Thursday, March 30, 2006

metropolis

                    out of          the sanitarium
                    we walked          in backward
                    steps          toward extinction
                                      toward anthropophagia
                                      toward metropolis


because          of the skin
because          of the face
          you are victim          of my           g  a  z  e
                              for me to make
                                    s  o  a  p           and lampshades
                    out of you

               and          t  r  e  e  s          out of umbrellas

books burn          but words remain
like doubloons          in a ship caught
                    in a genoan          f  i  r  e


and into the mouth of a cave i painted by my own hand
i will step


in hunger i came watching the tin witch
crash into a wall of streaming photons
and into the metropolis of glassseapylon

                    can our deformed          b  o  d  i  e  s
                              exist in autonomous margins


naïve primitivism is          an affect
          of the tyranny of our human form
a fact          written in          
                   disappearing          i  n  k


                    as          s  k  i  n          succumbs
to the          fixation of          liquid          l  i  g  h  t
          and          d  i  s  s  o  l  v  e  s          into
                    aggregates of          silver salts

          and          a paper          e  y  e

5 comments:

Terry Lucas said...

I am commenting on this poem out of principle--I believe that the effort of writing and posting poems on this site should be met with the effort of commenting upon them. This text presents me with the challenge of how to read it. I understand art forms that carry that burden with them. It is not an enjoyable for me to have to deal with that burden--however, enjoyment is not a necessary requisite for art. It is interesting and engaging and worthy of posting on this site.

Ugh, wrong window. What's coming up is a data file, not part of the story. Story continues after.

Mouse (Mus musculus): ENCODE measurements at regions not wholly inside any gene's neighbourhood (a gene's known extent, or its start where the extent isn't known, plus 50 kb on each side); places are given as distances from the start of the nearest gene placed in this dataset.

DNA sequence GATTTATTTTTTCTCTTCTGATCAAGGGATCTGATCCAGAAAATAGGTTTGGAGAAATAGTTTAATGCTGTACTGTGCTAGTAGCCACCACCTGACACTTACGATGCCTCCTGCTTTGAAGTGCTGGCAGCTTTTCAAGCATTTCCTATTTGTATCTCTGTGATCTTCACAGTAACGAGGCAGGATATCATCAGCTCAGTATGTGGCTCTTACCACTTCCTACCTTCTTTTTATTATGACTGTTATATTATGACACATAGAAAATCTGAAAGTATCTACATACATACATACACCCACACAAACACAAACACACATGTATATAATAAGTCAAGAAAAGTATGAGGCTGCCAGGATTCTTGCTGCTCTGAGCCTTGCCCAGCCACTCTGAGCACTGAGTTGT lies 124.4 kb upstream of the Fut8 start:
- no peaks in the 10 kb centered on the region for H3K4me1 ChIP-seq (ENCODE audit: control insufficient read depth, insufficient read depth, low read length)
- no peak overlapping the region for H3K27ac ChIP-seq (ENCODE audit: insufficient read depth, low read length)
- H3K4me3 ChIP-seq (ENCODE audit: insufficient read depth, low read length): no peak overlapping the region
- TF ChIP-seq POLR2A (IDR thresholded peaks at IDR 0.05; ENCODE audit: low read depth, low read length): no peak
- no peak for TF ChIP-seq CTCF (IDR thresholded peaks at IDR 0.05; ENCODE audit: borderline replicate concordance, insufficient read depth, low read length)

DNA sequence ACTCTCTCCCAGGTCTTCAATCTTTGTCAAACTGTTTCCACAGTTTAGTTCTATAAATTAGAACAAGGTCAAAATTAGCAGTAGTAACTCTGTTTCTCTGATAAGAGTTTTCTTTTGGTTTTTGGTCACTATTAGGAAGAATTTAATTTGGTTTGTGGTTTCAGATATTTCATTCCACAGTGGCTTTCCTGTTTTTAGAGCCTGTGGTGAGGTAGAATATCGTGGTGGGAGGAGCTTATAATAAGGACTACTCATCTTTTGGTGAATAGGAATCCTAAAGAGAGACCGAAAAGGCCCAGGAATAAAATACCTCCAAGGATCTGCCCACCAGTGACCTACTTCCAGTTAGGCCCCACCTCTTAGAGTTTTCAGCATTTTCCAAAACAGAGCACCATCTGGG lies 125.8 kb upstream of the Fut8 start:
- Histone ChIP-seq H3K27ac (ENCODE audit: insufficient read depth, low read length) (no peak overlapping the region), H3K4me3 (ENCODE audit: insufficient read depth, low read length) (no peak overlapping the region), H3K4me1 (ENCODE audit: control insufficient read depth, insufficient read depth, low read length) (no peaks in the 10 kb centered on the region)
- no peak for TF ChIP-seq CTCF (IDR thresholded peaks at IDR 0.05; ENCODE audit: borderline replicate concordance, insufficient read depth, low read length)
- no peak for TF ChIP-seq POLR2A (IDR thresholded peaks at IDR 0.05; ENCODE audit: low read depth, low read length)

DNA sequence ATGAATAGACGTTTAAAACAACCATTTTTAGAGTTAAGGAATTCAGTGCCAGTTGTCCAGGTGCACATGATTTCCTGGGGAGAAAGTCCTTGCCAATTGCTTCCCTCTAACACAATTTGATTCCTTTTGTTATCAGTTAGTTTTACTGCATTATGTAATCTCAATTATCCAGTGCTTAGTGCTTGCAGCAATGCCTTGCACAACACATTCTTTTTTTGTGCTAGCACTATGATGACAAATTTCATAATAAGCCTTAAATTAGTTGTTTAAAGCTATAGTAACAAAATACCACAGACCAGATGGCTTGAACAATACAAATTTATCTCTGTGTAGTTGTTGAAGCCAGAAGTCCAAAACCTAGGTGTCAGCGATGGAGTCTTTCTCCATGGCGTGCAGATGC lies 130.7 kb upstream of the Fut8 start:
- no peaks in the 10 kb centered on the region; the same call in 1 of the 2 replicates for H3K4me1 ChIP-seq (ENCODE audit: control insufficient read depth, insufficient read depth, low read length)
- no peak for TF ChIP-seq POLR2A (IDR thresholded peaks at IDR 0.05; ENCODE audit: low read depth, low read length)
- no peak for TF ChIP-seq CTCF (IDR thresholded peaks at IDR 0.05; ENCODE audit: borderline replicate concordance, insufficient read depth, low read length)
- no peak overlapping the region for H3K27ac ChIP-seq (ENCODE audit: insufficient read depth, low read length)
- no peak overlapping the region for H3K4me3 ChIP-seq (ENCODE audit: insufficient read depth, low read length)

I would be interested, however, in the author's interpretation of how to read the spaced words--are they to be louder? Longer? Spelled out? Also, the white spaces--do they signify silence?

I would enjoy hearing this read aloud, before i commented more.

Thanks for posting this text.

Michael Parker said...
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Michael Parker said...

I too would love to hear Francois read this but I don't agree that it has to be read in order to be understood.

I've read this numerous times since it has been posted. And as Terry noted, it takes effort to read and ponder. But I don't consider that a negative trait. It's rather creative and clever--we have to get inside the narrator's mind, or "get into the character" as my high school drama coach used to say. I think the structure of "metropolis" is well crafted.

I do think that the spaces and indents indicate an unnatural pause or drawl in the sporadic speech or broken synapse of the narrator in "metropolis."

I can read this poem a couple of ways:
1) The narrator in the poem is psychologically troubled, hinted at in the first line: "out of the sanitarium."

Also, consider that the bizarre images/thoughts that rarely linger but quickly morph into other fantastical or disturbing thoughts and images-- "make soap and lampshades out of you;" "trees out of umbrellas;" "mouth of a cave i painted by my own hand;" and on and on until dissolving on the "paper eye."

2) "metropolis" could be social commentary on the craziness of living in the large city and the longing to get back to a "primitivism" that the narrator has painted in his mind with his own hand. Maybe this is a subtle treaty to march back into Plato's Cave.

It's been fascinating considering Francois' intentions.

P.S. I deleted my first comment because I concentrated more on the psychological reading of it and wanted to elaborate more on my #2 theory.

François said...

Where to begin. Well, first of all, thank you for your comments. My latest poems have concerned with the page as a field of composition, something I've been thinking about when reading Charles Olson's essay "Projective Verse," but also Robert Duncan's and George Oppen's work. I'm interested to what happens to the word when it is displayed in a non-conventional manner on the page.

Also, I tend to write in very long sentences and, this is something I've noticed recently, the paratactical and hypotactical constructions, combined with the lack of punctuation and capitalization allow the components of the sentences to be reconfigured. Of course, sometimes I wish a poem could begin with any of the sentences contained.

burning moon said...

Hi Francois, excellent poem.
I really enjoyed your creative use of words and white space, and I love the interplay of themes, which to me read as comments on humankind's apparent drive to devour itself or disappear into madness in the huge cities we insist in living in.
Your poem made me think about a lot of things to do with history, culture and society and where we are headed, whether apparent progress is in fact forward, or merely a side effect of disintegration.
It's been a while since I read something with as much packed into it as this.
cheers for the read.

moon